Jennifer Grygiel, assistant professor of communications in the Newhouse School, was quoted by USA Today for the story “Twitter’s get-out-the-vote campaign push will be in your face Tuesday.” The get-out-the-vote campaign comes as a push from Twitter, along with other…
Former Congresswoman Cynthia McKinney to give annual Martin Luther King Jr. lecture at SU
Former Congresswoman Cynthia McKinney to give annual Martin Luther King Jr. lecture at SUFebruary 05, 2004Cynthia J. Moritzcjmoritz@syr.edu
“Dr. King: Confronting Power” will be the topic of Syracuse University’s annual Martin Luther King Jr. Memorial Public Affairs Lecture, presented by former Rep. Cynthia McKinney and sponsored by the African American Studies Department. McKinney will speak Feb.12 at 7 p.m. in Shaffer Art Building’s Shemin Auditorium. The event, part of SU’s celebration of Black History Month, is free and open to the public. A reception will follow in the Shaffer atrium.
McKinney was the first African American woman from Georgia to be elected to the U.S. House of Representatives, where she served from 1992-2002. Previously, she served as a Georgia state representative from 1988-92.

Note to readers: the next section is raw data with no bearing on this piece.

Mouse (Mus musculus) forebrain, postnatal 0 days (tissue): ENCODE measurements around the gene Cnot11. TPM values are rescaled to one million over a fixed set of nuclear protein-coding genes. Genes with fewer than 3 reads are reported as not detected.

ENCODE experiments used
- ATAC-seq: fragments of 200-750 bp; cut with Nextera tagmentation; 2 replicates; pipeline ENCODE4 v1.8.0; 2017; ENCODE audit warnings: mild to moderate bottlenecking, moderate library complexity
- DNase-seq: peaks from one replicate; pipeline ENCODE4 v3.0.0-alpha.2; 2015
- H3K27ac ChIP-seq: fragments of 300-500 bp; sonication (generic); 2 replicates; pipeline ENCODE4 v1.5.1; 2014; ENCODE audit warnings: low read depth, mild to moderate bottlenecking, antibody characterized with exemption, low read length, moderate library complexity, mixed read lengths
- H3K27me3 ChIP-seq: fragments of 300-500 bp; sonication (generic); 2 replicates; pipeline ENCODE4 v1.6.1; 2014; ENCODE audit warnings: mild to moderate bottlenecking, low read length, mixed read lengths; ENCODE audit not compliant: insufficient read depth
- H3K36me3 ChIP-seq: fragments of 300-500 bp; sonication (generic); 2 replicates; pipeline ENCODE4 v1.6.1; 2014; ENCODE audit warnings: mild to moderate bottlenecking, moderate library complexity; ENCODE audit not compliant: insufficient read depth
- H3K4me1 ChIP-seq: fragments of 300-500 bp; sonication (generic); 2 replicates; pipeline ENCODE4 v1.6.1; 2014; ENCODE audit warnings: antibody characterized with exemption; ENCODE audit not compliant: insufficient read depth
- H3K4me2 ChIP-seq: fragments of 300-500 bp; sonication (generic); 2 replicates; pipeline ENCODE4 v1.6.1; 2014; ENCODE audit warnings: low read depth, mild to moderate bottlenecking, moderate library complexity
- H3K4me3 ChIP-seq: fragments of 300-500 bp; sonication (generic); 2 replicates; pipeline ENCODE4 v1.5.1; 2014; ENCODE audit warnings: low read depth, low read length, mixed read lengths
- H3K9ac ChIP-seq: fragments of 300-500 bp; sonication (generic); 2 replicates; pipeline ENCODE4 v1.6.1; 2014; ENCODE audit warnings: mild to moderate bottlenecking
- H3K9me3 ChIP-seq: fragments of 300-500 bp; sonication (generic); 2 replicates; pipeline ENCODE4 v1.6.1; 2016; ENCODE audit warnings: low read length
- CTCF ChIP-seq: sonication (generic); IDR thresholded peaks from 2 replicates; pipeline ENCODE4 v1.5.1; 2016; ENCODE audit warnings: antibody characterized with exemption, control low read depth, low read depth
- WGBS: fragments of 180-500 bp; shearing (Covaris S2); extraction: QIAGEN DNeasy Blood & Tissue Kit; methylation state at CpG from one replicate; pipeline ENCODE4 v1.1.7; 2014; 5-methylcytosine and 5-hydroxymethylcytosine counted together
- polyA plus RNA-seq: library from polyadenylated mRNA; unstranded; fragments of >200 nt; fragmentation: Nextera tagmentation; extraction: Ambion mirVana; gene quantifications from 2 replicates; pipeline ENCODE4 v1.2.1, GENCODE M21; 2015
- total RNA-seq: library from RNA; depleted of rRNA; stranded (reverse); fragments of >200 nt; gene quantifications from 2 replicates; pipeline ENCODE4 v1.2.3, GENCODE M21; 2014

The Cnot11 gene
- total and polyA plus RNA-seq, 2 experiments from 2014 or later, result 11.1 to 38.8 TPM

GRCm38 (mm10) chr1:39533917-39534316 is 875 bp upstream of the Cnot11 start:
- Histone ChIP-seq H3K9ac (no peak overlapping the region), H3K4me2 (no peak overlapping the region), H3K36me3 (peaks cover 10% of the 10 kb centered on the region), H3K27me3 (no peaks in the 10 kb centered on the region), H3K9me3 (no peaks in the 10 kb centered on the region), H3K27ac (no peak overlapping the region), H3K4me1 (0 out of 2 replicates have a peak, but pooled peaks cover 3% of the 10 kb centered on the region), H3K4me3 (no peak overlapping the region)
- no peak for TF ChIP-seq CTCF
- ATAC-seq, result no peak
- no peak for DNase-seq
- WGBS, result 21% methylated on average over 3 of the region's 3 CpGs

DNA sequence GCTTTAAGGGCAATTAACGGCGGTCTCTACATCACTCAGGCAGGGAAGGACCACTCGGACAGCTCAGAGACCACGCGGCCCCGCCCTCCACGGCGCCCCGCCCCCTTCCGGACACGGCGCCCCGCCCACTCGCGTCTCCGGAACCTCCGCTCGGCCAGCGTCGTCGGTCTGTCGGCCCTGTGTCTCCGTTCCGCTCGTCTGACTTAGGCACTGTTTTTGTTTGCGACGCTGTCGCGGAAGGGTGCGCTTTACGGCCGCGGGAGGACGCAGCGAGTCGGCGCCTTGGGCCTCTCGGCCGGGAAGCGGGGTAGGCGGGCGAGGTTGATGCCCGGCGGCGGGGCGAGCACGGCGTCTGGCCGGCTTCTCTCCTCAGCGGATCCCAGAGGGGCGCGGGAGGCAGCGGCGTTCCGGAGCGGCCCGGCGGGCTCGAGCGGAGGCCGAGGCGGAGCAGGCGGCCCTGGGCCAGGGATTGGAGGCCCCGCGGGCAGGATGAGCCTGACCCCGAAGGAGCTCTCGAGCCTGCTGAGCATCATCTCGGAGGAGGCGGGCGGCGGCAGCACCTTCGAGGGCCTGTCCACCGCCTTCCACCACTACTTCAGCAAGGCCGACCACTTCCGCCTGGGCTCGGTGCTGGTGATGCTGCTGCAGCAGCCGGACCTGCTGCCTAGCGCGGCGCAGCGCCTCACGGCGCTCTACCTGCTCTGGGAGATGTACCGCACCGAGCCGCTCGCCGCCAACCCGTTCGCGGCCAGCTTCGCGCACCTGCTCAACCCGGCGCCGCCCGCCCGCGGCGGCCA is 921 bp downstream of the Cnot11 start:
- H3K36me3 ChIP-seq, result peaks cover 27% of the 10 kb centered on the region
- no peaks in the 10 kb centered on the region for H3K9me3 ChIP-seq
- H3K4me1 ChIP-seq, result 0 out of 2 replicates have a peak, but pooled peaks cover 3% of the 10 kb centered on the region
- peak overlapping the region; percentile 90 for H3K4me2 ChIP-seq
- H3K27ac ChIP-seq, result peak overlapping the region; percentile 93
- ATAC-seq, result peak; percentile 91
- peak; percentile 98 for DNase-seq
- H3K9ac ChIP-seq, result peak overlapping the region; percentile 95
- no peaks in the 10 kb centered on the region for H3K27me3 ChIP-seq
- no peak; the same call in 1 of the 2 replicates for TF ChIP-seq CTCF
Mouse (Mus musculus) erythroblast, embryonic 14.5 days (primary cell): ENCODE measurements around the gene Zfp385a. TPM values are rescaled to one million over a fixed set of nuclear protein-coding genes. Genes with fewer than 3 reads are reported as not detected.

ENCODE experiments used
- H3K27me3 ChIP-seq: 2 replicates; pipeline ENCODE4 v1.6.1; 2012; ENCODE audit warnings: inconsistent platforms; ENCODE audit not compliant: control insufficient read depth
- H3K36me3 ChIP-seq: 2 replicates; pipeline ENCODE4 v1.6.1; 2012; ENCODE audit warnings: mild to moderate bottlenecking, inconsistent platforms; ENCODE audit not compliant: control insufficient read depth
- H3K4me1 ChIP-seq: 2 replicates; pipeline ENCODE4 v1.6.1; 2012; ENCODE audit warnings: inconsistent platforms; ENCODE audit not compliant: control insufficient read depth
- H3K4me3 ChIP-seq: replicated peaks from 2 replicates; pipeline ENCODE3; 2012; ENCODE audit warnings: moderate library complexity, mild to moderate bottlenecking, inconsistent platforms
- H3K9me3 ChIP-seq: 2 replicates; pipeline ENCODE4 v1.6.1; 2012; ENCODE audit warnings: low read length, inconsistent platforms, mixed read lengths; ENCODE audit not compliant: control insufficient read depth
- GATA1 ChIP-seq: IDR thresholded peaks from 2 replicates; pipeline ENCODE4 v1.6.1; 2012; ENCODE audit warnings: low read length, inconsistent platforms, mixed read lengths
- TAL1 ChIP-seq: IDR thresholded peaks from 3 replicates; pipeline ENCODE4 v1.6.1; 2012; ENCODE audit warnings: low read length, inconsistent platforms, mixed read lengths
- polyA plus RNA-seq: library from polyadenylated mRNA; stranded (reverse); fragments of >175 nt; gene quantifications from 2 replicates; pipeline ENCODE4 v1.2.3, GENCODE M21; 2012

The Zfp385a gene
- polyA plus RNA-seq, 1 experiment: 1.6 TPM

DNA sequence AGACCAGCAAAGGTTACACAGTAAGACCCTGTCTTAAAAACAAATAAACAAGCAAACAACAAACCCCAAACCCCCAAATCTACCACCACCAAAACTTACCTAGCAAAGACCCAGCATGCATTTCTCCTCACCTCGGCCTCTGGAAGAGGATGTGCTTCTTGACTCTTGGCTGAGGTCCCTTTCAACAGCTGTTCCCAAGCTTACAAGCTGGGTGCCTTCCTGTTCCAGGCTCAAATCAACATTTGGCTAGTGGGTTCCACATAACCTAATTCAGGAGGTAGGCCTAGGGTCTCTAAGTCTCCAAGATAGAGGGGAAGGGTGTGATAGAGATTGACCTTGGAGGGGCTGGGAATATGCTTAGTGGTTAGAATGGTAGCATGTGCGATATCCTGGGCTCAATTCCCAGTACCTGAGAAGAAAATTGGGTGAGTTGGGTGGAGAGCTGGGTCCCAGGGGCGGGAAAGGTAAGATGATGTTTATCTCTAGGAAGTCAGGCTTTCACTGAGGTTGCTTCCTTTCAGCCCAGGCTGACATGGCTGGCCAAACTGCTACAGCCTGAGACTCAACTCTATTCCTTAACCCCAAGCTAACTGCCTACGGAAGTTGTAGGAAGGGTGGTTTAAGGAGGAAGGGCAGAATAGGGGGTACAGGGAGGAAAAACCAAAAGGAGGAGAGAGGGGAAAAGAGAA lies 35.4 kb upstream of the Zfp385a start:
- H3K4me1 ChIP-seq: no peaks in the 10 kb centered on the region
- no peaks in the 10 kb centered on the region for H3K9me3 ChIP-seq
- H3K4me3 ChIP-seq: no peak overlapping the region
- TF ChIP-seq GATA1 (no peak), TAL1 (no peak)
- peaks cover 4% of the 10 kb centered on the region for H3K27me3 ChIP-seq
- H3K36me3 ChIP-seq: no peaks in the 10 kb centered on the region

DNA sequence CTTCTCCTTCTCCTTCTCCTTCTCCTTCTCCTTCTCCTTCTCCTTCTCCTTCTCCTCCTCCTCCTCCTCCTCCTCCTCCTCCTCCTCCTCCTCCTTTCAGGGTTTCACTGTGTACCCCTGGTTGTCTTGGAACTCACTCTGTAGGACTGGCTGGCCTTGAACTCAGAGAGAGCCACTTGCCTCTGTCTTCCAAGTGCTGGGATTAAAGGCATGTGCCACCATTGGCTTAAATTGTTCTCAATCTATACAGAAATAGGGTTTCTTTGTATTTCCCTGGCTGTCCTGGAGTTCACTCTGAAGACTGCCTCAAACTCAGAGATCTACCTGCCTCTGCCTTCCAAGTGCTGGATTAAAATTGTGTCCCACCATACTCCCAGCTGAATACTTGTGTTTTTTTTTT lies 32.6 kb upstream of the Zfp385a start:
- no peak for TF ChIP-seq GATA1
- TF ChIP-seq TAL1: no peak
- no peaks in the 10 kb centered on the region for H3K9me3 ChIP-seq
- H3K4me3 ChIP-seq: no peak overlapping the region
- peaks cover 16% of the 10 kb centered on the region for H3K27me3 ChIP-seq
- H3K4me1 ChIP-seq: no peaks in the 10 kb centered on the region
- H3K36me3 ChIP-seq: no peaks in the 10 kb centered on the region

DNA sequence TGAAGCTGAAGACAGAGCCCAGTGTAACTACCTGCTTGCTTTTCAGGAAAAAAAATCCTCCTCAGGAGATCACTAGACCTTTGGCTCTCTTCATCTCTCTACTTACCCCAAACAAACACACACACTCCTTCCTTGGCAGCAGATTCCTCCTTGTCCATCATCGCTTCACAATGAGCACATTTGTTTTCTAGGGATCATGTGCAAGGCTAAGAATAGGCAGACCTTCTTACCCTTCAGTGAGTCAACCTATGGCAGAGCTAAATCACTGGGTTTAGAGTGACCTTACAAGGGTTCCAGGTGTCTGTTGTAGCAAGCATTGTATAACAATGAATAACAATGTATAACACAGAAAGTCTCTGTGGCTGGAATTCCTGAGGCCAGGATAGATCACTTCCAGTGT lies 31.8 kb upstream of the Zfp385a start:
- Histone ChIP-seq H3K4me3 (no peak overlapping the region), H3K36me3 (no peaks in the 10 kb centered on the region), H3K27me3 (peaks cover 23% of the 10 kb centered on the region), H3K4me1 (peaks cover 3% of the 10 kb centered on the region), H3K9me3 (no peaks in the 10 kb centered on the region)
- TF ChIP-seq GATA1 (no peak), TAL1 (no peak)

McKinney earned a B.A. in international relations from the University of Southern California and a master of arts in law and diplomacy from Tufts University. She is currently pursuing a doctorate there.
Because of her service on the House Armed Services Committee and the House International Relations Committee, McKinney became known as an outspoken leader in the area of human rights and demilitarization during her tenure in Congress. She sponsored legislation to end the use of depleted-uranium weapons and to stop conventional weapons transfers to governments that are undemocratic or fail to respect human rights. She played a major role in forcing the United Nations to convene an independent commission on the Rwandan genocide and the role of the United States and the U.N. in crises in the Great Lakes region of Africa.
Legislation sponsored by McKinney extended treatment for U.S. veterans suffering from Agent Orange, and she led the Congressional Black Caucus’ effort to support the Durban World Conference Against Racism. McKinney, a strong supporter of the Non-Aligned Movement, is now researching the future of political activism in America.